Medicine and the military
Life in the armed forces offers some physicians a chance to serve both country and patients.
Scott Hines, M.D. ’99, made quite an impression when he showed up for his admissions interview at the School of Medicine. Proud of his position as a flight test officer in the U.S. Navy, he wore his dress whites, which he considered an expression of his identity. As a veteran of combat missions in Operation Desert Storm, Hines was used to pressure, but the interview put him on the spot in a different way. How, he was asked, could he justify going from a career in which his job was to kill people to a new calling—healing people? Hines didn’t see a conflict. As a military officer, his goal was to provide a strong defense that would deter war. He saw military service as a way to save lives, albeit in a different way from the work of a physician.
The reasons physicians serve in the military or soldiers go into medicine are as varied as the individuals who take these paths. For some, the armed forces offer a way to finance their medical education; for others the choice reflects a desire to serve their country. Still others were obligated in the past to serve as a result of the doctors’ draft, which, from 1950 to 1973, required male physicians and other health care providers to serve in the military. While deployment overseas and separation from their families deter some from entering the military, travel, the experience of leadership, and the thrill of adventure entice others. One common ideal, however, unites those who choose both the military and medicine. As Sarah Goss of the Class of 2013, a West Point graduate and commissioned Army officer who plans to serve in the military after medical school, expressed it: “They both involve service and lifelong learning.”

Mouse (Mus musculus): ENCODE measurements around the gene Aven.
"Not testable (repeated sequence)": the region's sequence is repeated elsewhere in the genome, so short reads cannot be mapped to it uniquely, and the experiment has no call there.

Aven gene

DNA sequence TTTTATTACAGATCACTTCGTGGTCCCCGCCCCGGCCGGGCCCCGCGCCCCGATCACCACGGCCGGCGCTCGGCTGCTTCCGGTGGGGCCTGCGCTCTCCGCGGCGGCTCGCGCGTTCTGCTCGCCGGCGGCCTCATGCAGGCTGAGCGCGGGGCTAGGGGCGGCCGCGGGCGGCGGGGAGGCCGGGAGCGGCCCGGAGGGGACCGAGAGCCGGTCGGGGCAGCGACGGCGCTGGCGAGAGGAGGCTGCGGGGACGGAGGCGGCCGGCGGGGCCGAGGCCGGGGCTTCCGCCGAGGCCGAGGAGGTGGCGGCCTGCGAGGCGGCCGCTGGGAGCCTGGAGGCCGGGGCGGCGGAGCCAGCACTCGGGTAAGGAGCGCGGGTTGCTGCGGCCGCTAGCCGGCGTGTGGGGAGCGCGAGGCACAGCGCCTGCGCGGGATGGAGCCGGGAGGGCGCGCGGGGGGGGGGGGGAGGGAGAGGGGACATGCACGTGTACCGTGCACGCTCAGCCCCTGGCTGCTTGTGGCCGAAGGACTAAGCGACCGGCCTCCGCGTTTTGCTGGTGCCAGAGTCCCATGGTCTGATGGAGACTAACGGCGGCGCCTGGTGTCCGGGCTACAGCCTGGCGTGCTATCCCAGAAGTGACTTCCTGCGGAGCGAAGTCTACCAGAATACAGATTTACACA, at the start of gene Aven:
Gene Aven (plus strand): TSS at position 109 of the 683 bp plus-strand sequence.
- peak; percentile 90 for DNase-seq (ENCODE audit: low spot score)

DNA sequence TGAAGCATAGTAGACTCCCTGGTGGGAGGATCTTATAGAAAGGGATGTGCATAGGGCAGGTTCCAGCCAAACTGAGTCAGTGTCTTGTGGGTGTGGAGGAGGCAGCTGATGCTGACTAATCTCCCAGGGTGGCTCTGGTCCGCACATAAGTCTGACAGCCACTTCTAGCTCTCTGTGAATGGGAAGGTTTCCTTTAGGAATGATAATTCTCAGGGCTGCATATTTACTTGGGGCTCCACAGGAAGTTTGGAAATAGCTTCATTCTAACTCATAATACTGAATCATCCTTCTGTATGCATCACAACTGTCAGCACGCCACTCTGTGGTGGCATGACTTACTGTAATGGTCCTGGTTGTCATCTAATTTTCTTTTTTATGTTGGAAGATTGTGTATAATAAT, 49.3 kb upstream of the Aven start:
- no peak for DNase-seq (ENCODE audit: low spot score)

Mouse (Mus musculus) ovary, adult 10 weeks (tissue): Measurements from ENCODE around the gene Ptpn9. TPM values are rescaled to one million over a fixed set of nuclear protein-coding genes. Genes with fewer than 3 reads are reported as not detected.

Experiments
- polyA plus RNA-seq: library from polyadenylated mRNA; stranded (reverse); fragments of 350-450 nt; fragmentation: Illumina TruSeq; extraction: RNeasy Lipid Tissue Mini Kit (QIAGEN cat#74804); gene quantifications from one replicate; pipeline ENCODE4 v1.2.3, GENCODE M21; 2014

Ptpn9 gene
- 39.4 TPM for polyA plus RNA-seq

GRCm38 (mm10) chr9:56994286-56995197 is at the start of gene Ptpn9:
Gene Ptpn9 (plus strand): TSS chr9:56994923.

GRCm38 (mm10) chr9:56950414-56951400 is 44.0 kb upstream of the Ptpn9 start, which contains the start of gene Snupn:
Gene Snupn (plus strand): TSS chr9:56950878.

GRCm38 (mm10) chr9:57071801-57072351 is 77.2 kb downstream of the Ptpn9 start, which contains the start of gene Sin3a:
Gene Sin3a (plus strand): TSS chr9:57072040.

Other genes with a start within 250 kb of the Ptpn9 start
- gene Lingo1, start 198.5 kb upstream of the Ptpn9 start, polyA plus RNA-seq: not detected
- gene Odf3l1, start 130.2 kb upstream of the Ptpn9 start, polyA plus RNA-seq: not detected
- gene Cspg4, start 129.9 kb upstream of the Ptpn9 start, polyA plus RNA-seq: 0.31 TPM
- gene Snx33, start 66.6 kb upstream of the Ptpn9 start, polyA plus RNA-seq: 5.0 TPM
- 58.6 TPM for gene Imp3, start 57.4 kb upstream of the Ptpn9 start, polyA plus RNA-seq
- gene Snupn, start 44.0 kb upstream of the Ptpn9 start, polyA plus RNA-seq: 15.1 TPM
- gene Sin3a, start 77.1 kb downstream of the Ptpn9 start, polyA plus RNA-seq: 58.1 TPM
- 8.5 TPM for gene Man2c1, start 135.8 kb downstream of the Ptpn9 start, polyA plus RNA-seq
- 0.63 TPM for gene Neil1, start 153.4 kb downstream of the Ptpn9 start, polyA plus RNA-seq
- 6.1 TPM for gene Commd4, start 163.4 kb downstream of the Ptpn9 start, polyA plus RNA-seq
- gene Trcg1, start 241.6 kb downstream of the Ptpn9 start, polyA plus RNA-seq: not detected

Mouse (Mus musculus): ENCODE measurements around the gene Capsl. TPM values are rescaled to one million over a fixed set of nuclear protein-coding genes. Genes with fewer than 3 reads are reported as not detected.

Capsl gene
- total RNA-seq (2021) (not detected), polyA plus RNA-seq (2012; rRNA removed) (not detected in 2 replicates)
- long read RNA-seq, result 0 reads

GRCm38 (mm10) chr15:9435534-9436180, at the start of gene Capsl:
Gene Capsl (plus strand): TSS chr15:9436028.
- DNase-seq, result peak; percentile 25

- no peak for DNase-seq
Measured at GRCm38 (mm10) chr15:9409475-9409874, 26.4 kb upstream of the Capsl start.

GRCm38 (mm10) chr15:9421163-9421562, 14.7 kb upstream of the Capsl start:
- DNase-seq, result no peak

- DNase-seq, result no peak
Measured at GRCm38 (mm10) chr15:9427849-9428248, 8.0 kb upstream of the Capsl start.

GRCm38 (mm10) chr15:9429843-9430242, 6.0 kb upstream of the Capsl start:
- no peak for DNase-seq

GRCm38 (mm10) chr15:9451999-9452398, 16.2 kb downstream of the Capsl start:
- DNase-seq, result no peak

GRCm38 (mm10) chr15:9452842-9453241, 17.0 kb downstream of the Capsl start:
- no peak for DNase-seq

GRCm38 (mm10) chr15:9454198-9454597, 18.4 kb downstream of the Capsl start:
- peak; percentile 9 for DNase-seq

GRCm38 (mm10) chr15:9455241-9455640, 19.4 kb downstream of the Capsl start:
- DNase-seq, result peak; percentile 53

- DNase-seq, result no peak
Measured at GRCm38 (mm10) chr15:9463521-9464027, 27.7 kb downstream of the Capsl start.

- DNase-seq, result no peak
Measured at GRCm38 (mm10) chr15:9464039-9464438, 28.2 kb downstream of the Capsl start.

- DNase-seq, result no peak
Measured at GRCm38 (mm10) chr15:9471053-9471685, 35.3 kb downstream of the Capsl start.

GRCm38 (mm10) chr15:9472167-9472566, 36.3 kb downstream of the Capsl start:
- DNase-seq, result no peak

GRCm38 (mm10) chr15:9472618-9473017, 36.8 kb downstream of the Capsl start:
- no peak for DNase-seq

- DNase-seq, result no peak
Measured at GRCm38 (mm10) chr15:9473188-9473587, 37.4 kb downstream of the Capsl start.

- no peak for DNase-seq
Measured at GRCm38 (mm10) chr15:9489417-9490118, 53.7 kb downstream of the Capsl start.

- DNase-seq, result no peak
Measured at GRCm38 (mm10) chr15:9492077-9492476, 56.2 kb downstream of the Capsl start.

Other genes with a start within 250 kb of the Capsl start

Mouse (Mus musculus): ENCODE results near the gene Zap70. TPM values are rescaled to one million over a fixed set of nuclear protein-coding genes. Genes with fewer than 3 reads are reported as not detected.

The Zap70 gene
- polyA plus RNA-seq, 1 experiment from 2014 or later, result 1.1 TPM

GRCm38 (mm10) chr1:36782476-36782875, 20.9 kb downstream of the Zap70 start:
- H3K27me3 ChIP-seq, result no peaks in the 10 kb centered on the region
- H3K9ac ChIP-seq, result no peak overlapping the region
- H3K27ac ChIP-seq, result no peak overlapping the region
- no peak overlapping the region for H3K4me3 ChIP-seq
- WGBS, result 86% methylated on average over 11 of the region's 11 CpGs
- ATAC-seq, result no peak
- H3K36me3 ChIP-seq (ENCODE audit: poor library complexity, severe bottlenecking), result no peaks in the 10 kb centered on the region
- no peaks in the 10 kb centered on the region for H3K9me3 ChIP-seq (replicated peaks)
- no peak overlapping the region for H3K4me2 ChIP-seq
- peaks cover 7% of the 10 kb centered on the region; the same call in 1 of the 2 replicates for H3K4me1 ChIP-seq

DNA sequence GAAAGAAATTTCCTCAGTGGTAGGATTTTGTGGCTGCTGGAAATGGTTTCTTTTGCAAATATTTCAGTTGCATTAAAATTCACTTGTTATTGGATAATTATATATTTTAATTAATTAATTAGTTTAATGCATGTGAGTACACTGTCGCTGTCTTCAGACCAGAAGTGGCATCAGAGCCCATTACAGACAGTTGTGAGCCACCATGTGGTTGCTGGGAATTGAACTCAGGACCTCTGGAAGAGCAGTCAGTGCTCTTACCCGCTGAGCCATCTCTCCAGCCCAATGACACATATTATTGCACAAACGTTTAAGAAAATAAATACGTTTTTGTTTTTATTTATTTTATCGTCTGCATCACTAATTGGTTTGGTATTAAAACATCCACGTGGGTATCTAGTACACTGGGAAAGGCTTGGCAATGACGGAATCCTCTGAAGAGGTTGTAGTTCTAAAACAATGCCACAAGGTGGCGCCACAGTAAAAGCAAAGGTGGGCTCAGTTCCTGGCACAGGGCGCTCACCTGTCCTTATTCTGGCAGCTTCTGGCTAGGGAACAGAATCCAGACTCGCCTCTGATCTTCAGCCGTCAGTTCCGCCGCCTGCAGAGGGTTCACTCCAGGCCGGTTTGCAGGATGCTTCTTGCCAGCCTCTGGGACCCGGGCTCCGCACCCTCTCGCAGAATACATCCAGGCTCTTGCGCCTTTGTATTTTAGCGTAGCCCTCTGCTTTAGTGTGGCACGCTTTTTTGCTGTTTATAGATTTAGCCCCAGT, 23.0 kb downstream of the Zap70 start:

From TOPGUN to trauma platoon
In 1985 Hines had just graduated from Boston College with a scholarship to attend Ohio State University College of Medicine. Instead he signed up to become a Navy pilot. “The day I walked into Aviation Officer Candidate School I knew that I was going to make a career of the Navy,” he said. “It felt right from day one for me.”
Hines studied at the Navy Fighter Weapons School in Miramar, Calif., popularly known as TOPGUN. He served for three years during the Gulf War, in which he completed almost 40 combat missions. After the birth of his first child Hines realized that his Navy career path would mean multiple deployments and a lot of time away from his growing family. It was time for another change.
Hines applied to the School of Medicine and received a scholarship from the Navy. After medical school he did a transitional internship at the Naval Medical Center Portsmouth in Virginia and then became a flight surgeon—a general medical officer. In 2004 he completed his residency in emergency medicine at Portsmouth in a program that is rigorous yet largely unrecognized. “A lot of folks think the only people who stay in military medicine are the ones who can’t cut it on the outside,” he said. “That is simply not the case.”
Hines believes that his years as a flight surgeon made him a better and more confident resident. He stayed on at Portsmouth as a staff physician in the emergency department. In 2008 he was deployed to a remote airstrip in northern Iraq for eight months and he came home to the realization that his deployment had taken a significant toll on his family; one of his three sons had difficulty adjusting to his return. Hines retired from the military in December 2009. Even after 22 years of active service, he still wonders whether he did enough.